For 2nd Congressional District Rep. Scott Taylor (R), the petition fraud case heard in a Richmond courtroom Wednesday already counts as a major unforced error. It could get even worse.
His staffers are accused of fraudulently gathering signatures to get a spoiler candidate on the ballot as an independent to siphon votes from his Democratic challenger, Elaine Luria.
The background, from The Post’s Gregory Schneider:
Shaun Brown had been [Taylor’s] Democratic opponent in 2016 — and he beat her by 22 points — but she was now under the cloud of a federal fraud investigation and had no party support to run again. So Taylor’s staffers mounted a last-minute push and turned in nearly 600 signatures for Brown, giving her more than the 1,000 needed to qualify.
Taylor initially framed the effort as an attempt to right a wrong. Taylor spokesman Scott Weldon said Taylor’s merry band of volunteer signatures gatherers were correcting a “real injustice” that “had been done against the 2016 2nd District Democrat nominee, Shaun Brown.”
A flimsy excuse to cover a political ploy — splitting an opponent’s vote.
Not exactly sporting. But the story kept building, getting more bizarre by the day.
On Wednesday, Richmond Circuit Court Judge Gregory Rupe ordered Brown’s name not be printed on the November ballot, citing “out and out fraud,” adding that “without a doubt there were instances of fraud, perjury, and forgery.”
That’s bad. But the matter doesn’t end there. A criminal investigation is underway into how the signatures were gathered and whether fraud was committed.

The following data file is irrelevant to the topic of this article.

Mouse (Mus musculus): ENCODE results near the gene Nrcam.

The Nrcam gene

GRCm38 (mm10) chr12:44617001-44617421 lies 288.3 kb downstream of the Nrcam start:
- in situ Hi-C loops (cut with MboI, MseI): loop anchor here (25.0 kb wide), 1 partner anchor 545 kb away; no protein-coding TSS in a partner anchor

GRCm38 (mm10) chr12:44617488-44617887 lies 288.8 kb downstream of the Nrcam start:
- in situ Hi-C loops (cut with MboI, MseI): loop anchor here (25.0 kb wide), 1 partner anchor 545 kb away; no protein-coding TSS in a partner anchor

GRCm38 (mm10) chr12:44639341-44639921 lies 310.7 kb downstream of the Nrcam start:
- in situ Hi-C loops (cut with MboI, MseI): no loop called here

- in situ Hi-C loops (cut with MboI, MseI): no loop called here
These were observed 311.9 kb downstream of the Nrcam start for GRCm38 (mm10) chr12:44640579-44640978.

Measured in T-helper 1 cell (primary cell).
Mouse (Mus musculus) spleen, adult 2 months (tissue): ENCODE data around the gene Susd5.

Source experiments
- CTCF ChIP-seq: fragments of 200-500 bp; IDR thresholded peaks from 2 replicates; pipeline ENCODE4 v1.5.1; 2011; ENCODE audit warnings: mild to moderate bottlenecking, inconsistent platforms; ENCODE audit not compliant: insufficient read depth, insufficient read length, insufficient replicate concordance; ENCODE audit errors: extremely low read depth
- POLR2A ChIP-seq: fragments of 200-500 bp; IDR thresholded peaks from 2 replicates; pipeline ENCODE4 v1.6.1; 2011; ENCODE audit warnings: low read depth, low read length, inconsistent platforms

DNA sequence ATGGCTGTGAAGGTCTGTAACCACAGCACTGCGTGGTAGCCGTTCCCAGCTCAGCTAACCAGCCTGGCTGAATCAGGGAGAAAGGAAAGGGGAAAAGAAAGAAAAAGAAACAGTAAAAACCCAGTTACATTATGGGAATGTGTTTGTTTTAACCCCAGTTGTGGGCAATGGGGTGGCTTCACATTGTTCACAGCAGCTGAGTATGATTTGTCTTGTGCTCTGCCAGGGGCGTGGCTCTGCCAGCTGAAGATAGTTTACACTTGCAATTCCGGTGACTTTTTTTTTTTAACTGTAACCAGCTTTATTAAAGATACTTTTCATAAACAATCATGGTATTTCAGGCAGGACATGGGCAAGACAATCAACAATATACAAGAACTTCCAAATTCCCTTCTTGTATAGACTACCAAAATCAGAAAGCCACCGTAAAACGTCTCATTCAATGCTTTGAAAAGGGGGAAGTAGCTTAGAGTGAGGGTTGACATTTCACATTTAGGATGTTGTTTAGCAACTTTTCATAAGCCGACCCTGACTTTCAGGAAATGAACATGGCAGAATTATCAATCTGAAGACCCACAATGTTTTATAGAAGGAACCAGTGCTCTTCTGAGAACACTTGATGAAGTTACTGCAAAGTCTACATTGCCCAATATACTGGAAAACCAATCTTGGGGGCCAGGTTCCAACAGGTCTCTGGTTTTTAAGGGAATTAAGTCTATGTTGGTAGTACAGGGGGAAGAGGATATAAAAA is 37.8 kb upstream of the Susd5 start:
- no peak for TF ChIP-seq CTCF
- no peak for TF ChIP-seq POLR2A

While the results of that probe may not be finalized before the election, Taylor’s reputation has taken a hit, and his campaign has been deeply, if not fundamentally, thrown off message. Taylor is “lying low,” not exactly the thing an incumbent in a “toss-up” race can afford to be doing in September.
Eastern Shore native Ralph Northam won the 2nd in the 2017 gubernatorial race, one reason Democrats believe they can flip the district in November. But that bit of history doesn’t guarantee anything this November.
Taylor had a healthy financial edge over Luria through the end of the second quarter, including an advantage in cash on hand. While Taylor may be lying low these days, his campaign won’t be starved for the funds it needs to blanket the district with ads, banners and bumper stickers.
As bad and bizarre as his campaign’s unforced error with the Brown petitions has been, then, he’s still got a formidable presence and should finish strong.
But the Brown imbroglio did him no favors. It looks shady — with the possibility it may become criminal.
We won’t know whether the Brown case has done Taylor any political damage, though, until we have more polling data. The only polling data we have so far are from April, and those numbers were for a hypothetical match-up between Taylor and Luria.
Taylor led Luria 48 percent to 42 percent.
Needless to say, much has changed in this contest since April. Much has changed since Wednesday afternoon — with the trend looking worse for Taylor as the days tick by.
What’s a wounded campaign to do in order to avoid a wipe-out?
Taylor cannot comment on the specifics of the Brown owing to the ongoing criminal probe. There may be some temptation — and there will certainly be ample Democratic prodding — for Taylor to make some sort of statement.
Don’t hold your breath waiting for it.
Taylor, then, will have to run under a cloud, hoping the 2nd District’s GOP bent will carry him through Election Day.
But even is he wins, his worries will not be over. Roanoke Commonwealth’s Attorney Don Caldwell, the special prosecutor looking into the Brown petitions alongside the Virginia State Police, will not release his findings until after the election.
For Taylor, winning a second term may yet turn out to be the easy part. Keeping the seat may be the real challenge.